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Study: Most YouTube videos on climate change deny its existence

Study: Most YouTube videos on climate change deny its existence

Study: Most YouTube videos on climate change deny its existence

Look for "climate change" on YouTube and you will soon discover a video that denies its existence. In fact, with regard to the online discussion on climate change, a new study suggests that conspiracy deniers and theorists may have an advantage over those who believe in science. The researchers found evidence that most of the YouTube videos on climate change oppose the scientific consensus that they are mainly caused by human activities.

The study highlights the key role of the use of social media in the spread of scientific misinformation. And this suggests that scientists and their supporters must be more active in developing creative and convincing ways to communicate their results. But more importantly, we must be concerned about the effects that maliciously manipulated scientific information can have on our behaviour, individually and as a society.

The recent study by Joachim Allgaier of RWTH University in Aachen, Germany, analyzed the content of a random sample of 200 YouTube videos on climate change. He found that a majority (107) of the videos denied that climate change had been man-made or claimed that climate change was a conspiracy.

Videos with conspiracy theories received the most views. And those who spread these conspiracy theories used terms such as "geo-engineering" to give the impression that their claims had a scientific basis, when they did not.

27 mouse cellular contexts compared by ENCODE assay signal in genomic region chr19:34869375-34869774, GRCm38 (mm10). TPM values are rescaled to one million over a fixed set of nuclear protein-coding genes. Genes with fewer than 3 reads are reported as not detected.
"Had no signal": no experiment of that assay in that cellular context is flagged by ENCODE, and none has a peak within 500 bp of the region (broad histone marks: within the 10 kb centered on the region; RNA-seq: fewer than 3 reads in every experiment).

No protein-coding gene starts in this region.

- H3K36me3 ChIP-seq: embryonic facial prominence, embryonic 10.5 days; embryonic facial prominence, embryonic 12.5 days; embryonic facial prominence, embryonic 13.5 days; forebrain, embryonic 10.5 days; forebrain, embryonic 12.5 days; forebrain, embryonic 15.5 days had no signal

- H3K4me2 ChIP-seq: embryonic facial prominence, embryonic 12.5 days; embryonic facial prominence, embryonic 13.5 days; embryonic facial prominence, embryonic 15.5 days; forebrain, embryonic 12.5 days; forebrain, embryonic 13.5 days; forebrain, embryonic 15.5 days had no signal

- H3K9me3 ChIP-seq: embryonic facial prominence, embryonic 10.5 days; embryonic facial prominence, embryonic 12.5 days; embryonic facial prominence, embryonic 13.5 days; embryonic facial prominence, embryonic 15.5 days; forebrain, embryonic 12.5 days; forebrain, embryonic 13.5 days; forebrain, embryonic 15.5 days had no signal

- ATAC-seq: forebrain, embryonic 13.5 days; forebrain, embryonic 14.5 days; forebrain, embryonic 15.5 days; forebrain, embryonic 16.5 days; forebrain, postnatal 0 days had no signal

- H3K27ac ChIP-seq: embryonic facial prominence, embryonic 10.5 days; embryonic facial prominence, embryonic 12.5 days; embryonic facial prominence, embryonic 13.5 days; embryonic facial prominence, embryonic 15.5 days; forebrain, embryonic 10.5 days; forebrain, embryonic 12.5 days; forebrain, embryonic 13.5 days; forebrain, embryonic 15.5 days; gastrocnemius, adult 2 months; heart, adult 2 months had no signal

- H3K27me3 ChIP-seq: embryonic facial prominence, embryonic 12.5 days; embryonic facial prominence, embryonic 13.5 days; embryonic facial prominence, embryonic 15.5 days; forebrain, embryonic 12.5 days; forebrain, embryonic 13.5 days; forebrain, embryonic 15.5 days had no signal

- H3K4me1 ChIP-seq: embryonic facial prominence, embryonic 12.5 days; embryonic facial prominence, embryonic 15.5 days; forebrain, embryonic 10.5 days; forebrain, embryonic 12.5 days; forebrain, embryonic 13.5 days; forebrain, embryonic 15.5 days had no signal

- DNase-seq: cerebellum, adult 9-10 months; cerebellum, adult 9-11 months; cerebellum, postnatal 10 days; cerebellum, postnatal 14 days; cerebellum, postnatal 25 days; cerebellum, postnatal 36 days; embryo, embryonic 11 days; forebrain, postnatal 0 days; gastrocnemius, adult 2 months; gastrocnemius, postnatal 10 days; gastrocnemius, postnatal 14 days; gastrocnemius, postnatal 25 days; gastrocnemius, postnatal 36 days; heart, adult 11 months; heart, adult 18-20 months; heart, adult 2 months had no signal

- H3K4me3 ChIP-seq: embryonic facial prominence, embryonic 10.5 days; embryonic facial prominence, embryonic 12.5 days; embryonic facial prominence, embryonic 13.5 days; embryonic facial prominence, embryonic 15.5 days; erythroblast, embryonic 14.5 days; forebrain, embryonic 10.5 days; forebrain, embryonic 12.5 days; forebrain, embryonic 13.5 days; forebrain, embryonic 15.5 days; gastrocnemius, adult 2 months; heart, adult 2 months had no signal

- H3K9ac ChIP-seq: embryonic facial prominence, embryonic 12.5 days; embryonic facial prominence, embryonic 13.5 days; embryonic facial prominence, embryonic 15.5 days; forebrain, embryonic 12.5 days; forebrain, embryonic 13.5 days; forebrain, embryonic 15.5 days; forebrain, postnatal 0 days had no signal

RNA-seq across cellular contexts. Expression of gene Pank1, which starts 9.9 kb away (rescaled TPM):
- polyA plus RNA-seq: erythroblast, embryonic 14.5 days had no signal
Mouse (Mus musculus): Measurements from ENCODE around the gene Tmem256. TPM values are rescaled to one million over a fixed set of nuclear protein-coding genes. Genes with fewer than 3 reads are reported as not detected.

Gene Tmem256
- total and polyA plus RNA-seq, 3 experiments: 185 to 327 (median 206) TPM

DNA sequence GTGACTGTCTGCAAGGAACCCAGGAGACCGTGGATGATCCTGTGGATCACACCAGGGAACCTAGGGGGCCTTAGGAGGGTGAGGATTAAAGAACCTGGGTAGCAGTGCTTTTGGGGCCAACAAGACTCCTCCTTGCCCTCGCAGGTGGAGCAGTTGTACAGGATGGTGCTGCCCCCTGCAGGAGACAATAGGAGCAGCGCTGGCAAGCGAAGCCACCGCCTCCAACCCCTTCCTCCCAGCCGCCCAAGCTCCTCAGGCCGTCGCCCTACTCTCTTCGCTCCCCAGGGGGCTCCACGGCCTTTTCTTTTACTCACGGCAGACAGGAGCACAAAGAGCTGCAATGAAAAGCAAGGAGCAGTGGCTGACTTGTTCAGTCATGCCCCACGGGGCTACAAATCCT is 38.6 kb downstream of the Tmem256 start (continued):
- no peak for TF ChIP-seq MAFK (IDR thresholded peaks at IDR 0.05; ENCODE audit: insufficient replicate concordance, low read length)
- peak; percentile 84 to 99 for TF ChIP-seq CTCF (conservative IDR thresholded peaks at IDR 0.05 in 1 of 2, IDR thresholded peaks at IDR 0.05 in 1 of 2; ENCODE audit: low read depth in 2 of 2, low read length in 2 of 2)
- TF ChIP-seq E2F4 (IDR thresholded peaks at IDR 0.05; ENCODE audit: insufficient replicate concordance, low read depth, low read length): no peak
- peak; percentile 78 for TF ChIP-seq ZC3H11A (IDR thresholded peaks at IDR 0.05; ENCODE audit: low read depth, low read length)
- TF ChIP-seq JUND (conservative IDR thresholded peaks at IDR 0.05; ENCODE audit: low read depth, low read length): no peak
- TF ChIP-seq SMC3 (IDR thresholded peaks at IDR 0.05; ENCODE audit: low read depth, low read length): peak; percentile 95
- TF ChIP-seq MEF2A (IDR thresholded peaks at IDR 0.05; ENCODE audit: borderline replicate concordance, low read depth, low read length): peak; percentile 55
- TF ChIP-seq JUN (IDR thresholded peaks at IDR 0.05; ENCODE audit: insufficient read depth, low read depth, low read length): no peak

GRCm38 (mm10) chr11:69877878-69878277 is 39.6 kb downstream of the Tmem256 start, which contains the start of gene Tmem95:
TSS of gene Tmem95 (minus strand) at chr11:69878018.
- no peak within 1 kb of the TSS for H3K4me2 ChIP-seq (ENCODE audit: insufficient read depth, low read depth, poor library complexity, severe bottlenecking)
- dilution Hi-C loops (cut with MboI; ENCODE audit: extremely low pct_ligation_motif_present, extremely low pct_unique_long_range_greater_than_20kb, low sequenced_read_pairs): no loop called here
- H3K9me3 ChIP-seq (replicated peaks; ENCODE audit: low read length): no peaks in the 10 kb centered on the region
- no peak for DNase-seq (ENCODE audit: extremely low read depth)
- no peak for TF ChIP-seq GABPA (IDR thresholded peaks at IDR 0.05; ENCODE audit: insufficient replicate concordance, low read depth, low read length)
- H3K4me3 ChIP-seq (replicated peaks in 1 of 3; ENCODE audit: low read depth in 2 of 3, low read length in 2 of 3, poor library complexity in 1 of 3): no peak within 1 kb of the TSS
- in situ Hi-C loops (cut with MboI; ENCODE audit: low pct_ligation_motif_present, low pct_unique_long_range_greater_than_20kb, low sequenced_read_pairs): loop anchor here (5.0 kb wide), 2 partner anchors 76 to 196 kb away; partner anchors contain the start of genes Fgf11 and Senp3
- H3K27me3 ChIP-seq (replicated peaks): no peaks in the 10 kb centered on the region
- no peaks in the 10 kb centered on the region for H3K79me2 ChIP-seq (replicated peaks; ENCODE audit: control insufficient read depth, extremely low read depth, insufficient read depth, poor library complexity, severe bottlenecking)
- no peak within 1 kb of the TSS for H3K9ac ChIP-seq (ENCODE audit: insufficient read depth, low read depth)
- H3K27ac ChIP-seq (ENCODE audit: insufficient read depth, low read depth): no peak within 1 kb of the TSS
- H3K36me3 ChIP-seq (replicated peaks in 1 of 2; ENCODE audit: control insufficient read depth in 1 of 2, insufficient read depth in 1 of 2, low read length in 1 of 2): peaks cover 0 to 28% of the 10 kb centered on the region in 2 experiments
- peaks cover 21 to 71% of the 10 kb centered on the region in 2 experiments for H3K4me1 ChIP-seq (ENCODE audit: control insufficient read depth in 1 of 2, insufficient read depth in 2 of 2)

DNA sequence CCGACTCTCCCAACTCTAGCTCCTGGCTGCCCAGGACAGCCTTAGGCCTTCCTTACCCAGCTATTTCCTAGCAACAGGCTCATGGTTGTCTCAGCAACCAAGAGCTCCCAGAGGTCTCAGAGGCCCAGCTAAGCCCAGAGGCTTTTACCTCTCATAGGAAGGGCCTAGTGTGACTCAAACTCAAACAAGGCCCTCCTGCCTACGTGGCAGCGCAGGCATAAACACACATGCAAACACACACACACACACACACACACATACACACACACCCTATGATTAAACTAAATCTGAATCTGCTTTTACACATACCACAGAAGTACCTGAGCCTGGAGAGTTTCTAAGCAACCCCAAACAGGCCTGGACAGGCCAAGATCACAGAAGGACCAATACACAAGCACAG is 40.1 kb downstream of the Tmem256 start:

Health misinformation
Climate change is far from being the only area where we see a trend towards online misinformation about science triumphing over scientifically valid facts. Let's take a problem like infectious diseases, and perhaps the best-known example of the measles-mumps-rubella vaccine (MMR). Despite extensive online safety information, false claims that the vaccine has harmful effects have become widespread and have led to falling vaccination levels in many countries around the world.

But it is not only the well-known conspiracy theories that are problematic. In May 2018, a troublemaker took his place at the height of the Nipah virus outbreak, which eventually killed 17 people in the southern Indian state of Kerala. He duplicated the district doctor's letterhead and issued a message stating that Nipah was spreading in chicken meat.

In fact, it is scientifically established that the bald mouse is the host of the virus. As the unfounded rumour spread about WhatsApp in Kerala and neighbouring states such as Tamil Nadu, consumers were wary of chicken consumption, shifting the incomes of local chicken traders.

The effects of misinformation about the MMR vaccine and Nipah virus on human behaviour should not be surprising, as we know that our memory is malleable. Our memory of the original facts can be replaced by new and false ones. We also know that conspiracy theories have a powerful appeal because they can help people understand events or problems over which they have no control.

This problem is further complicated by the personalization algorithms underlying social media. These tend to feed us with content that conforms to our beliefs and click patterns, helping to reinforce the acceptance of misinformation. People who are sceptical about climate change may be attributed an increasing flow of content, denying that it is caused by humans, making them less likely to take personal action or vote to solve the problem.